The B.R.I.C. project in construction phase © BAMB Report D14
BRIC (Build Reversible In Conception) is a construction which is being assembled, disassembled and adapted each year. It formed an office in 2018, a shop in 2019 and will eventually form an acoustic laboratory in 2020. The team analysed the capacity of each constructive element to be reused several times. The first results proved that both circularity and energy efficiency objectives can be successfully met.
The office had a floor area of 70 m² and the shop has a floor area of 130 m², which proves the expandability of the construction. Moreover, making use of its reversible connections and components, such as the removable foundation, the building can be implemented in different places. This makes that the construction can be upscaled and implemented in different places and contexts.
The project is co-created with EFP students. They participated in the design, the construction and the disassembly of the BRIC modules.
The façades' structure and construction
System: The facade is composed of interchangeable, self-supporting wooden insulated cassettes. This modular system allows different configurations. The construction is easily assembled and disassembled. The system does not use screws for its fixation. The joints are integrated into the edge geometry. In the façade cassettes, cellulose was insufflated. Assembling the cassettes required a precise installation to ensure the stability and an effective airtightness. The insulated timber wall construction was prefabricated in the EFP workshop.
The finishing of the facade is Rockpanel/ceddar wood lathing. Rockpanel is a compressed mineral wool mat of compressed natural basalt. It is mechanically fixed with screws on wooden battens.
The disassembly was difficult due to the dimensions and the deformations of the wood. Screws were recovered, and panels were labeled with a code bar. Wooden cedar battens and supports were organised by length. The windows, frames and studs were extracted from the facades, without trace or damage.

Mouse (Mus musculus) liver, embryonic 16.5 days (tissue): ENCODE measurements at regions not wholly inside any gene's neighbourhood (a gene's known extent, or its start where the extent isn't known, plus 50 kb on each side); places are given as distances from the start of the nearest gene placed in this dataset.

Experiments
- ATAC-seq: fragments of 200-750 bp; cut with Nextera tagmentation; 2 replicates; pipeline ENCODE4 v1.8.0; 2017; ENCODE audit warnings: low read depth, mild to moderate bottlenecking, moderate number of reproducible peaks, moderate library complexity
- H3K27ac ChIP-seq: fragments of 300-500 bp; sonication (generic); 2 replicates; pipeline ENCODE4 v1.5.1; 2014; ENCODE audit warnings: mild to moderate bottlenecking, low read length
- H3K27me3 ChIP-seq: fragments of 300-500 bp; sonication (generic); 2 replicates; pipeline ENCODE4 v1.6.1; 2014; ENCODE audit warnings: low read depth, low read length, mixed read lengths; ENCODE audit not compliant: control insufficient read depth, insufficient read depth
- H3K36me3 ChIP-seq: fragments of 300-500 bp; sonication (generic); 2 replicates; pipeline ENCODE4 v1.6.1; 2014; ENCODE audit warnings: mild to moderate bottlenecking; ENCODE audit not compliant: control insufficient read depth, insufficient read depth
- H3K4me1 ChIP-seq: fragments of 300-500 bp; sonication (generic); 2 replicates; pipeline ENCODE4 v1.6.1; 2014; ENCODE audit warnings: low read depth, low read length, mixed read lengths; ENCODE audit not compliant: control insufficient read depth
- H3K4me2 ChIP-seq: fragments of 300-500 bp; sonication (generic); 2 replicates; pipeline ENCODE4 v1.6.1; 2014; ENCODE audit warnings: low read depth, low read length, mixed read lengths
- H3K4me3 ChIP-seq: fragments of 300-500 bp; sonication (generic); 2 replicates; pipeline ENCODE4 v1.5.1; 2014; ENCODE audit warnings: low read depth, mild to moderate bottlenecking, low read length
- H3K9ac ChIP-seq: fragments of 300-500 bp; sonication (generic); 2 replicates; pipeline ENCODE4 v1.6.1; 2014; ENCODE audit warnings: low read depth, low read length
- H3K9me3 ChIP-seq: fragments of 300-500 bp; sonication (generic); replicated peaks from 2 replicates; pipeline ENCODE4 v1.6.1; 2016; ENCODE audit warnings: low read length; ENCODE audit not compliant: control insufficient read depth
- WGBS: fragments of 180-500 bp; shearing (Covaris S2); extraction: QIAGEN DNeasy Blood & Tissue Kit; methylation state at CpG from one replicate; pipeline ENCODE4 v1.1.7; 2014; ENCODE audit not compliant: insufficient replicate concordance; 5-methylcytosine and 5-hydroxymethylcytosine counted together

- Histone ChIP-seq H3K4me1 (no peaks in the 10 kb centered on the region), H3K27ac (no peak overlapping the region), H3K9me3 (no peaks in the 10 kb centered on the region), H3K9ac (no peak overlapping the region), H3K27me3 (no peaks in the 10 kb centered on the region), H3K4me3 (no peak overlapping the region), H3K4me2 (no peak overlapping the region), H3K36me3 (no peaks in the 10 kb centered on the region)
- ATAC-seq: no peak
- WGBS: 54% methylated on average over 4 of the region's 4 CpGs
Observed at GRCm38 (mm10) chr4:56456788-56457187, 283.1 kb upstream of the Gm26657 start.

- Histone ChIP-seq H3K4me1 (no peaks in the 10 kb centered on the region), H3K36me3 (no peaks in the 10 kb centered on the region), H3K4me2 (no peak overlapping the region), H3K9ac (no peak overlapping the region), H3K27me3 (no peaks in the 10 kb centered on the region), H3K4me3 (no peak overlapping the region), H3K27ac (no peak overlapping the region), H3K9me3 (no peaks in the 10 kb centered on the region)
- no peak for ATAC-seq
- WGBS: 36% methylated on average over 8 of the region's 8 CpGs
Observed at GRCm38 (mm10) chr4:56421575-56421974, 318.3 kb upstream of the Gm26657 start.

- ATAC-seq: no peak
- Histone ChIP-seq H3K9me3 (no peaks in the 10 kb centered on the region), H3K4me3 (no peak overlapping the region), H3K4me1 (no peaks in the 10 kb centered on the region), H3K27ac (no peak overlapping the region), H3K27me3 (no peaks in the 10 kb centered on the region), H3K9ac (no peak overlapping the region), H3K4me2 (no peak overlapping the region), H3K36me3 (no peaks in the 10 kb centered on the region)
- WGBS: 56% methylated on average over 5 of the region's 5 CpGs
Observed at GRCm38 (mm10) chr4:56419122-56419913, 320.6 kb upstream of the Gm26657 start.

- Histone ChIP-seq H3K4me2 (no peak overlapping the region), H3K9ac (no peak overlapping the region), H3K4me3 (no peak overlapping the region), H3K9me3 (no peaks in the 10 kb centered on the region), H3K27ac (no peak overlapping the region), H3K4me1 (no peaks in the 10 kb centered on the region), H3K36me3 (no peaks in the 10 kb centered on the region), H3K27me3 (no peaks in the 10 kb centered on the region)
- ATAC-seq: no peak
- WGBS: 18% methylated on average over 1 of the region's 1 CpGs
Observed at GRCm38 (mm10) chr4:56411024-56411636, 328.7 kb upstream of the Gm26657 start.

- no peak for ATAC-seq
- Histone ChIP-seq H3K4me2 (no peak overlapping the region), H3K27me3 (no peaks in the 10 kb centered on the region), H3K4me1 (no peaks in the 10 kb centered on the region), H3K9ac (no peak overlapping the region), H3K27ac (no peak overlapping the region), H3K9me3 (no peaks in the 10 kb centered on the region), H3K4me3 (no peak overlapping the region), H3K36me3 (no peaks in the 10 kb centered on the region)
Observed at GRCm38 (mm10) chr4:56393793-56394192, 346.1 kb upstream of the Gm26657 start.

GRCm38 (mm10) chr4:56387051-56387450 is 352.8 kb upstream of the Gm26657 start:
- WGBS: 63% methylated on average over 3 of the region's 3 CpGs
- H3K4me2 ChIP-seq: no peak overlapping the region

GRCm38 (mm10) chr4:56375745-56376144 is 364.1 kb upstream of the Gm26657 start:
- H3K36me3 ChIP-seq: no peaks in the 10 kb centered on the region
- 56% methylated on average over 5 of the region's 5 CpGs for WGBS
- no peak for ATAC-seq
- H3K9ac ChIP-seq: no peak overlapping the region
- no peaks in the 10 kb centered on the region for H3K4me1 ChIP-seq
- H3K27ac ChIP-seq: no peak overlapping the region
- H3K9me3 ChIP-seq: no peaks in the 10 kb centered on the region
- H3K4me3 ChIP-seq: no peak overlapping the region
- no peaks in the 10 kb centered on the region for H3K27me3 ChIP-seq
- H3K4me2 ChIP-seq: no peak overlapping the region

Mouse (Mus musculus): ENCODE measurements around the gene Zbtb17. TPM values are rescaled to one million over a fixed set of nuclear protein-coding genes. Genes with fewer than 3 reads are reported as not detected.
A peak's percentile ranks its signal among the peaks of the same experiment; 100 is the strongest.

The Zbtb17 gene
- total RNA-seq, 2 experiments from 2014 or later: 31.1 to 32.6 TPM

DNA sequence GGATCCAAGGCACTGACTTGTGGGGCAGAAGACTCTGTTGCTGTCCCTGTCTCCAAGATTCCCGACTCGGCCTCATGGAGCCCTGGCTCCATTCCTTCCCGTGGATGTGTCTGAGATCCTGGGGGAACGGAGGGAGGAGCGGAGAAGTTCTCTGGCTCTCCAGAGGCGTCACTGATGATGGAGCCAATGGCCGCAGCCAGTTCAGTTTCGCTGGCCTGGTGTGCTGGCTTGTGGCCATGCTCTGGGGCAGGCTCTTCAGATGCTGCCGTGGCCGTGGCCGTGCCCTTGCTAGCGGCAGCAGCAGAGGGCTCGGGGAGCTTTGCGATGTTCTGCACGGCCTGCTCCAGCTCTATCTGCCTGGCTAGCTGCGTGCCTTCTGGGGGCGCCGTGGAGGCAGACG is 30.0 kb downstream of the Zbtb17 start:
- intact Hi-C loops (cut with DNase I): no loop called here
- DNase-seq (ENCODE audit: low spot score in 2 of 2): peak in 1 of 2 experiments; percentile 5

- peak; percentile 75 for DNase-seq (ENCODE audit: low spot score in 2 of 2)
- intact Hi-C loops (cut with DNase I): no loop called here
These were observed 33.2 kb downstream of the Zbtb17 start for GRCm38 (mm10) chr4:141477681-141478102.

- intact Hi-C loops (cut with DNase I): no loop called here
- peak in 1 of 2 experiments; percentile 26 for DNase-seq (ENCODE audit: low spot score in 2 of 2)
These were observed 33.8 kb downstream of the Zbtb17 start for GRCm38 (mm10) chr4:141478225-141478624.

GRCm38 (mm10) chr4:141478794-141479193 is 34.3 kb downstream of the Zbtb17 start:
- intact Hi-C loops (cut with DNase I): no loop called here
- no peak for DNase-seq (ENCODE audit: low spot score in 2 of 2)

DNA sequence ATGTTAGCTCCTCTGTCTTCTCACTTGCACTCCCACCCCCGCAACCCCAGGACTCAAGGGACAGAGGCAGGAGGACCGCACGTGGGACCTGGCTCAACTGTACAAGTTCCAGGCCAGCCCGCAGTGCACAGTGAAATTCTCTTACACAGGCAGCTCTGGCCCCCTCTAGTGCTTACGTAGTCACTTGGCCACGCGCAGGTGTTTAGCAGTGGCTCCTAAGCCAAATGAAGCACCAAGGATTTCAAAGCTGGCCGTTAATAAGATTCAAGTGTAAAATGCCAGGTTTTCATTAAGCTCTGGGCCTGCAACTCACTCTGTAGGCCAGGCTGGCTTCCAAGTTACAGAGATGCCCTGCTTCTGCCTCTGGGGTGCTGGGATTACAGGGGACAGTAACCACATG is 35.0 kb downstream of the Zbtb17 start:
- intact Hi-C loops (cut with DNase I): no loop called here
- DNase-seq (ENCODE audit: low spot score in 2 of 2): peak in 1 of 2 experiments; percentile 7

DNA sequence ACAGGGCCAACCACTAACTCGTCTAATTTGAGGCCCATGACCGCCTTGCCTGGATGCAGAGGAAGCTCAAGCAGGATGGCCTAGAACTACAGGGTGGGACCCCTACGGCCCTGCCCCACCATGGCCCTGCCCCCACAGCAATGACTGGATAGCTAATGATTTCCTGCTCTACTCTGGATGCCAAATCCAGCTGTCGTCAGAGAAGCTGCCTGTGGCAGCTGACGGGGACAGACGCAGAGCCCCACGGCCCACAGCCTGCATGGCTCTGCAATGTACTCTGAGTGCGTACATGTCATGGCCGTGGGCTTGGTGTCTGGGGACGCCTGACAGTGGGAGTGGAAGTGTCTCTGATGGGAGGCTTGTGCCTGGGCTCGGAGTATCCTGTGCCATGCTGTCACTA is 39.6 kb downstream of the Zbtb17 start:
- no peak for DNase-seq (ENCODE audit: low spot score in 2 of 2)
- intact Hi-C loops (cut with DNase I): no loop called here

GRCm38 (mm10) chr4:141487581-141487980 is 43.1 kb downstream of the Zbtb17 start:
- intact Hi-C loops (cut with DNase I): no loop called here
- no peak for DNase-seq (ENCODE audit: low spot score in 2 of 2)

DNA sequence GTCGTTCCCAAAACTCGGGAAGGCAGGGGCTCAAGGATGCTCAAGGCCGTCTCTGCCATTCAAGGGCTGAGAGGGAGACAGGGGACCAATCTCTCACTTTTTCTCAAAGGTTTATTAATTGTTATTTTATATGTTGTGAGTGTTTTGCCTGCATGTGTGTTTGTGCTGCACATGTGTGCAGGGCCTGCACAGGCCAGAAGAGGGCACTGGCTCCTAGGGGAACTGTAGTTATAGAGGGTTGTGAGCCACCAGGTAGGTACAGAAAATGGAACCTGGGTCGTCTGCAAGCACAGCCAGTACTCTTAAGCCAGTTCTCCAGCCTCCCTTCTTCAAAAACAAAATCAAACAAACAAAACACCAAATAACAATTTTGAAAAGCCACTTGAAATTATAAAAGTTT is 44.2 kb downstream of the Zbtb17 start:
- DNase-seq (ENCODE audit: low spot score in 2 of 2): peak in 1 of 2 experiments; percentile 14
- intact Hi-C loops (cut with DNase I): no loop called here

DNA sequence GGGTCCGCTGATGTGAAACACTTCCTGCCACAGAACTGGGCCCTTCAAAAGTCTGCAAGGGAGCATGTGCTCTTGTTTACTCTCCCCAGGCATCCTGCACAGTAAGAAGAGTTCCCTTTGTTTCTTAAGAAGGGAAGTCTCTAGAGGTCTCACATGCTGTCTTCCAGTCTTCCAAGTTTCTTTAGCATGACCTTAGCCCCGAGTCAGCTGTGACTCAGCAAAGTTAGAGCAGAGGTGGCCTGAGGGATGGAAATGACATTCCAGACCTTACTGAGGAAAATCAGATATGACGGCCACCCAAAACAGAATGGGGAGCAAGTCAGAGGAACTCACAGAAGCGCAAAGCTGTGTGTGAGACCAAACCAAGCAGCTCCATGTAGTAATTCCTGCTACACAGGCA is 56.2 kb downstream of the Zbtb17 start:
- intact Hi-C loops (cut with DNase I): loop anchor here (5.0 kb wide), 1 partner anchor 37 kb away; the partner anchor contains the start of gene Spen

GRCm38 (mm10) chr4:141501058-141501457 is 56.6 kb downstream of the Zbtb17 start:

Some numbers from the disassembly process are shown in the graph. Note: Only 50% of the window frames could be reused but all the window frames could be recovered.
Percentages of components that could be reused after a first disassembly process of the B.R.I.C. project. © BAMB Report D14
Construction of the external wall and façade of the B.R.I.C. © BAMB Report D14
Designed for Change (or Circularity)?
This evaluation is done by using the 24 Design Principles for Design for Change. Only the principles at the Element and Building level are evaluated. The principles of the Neighbourhood level are not evaluated in this case.
The green-indicated principles are applied in the project. For the blue-indicated principles, it is not sure. The red-indicated principles are not applied. It is important to understand that it's not the goal to fulfill all 24 principles to obtain a circular building. It always depends on the context of the building, and how those principles are implemented. This evaluation is used as a reflection. All principles are discussed separately hereunder.
Element - Interfaces
1. Reversible joints in the building elements: Reversible connections have been used. In this case, most connections are reversible because the aim of the building is to be able to be disassembled and reassembled. Most connections were done by screwing or by interlocked connections.
2. Simple: The building's design was based on the ability of students and non-experts to easily assemble and disassemble the building. From this fact we can assume that simplicity of construction was taken into account.
3. Speed: It is not clear how long it took to assemble the BRIC building or which instructions were followed to speed up the construction process ("Constructed during the 2017-2018 academic year" [BAMB Report D14]). The disassembly went faster than the assembly.
Element - Components
4. Durable*: BRIC tested the extension of the lifespan of materials. The team analysed the capacity of each constructive element to be reused several times with almost no waste production. The results can be found in the graph and in the BAMB Report D14.
Structural columns: Pinus pinaster wood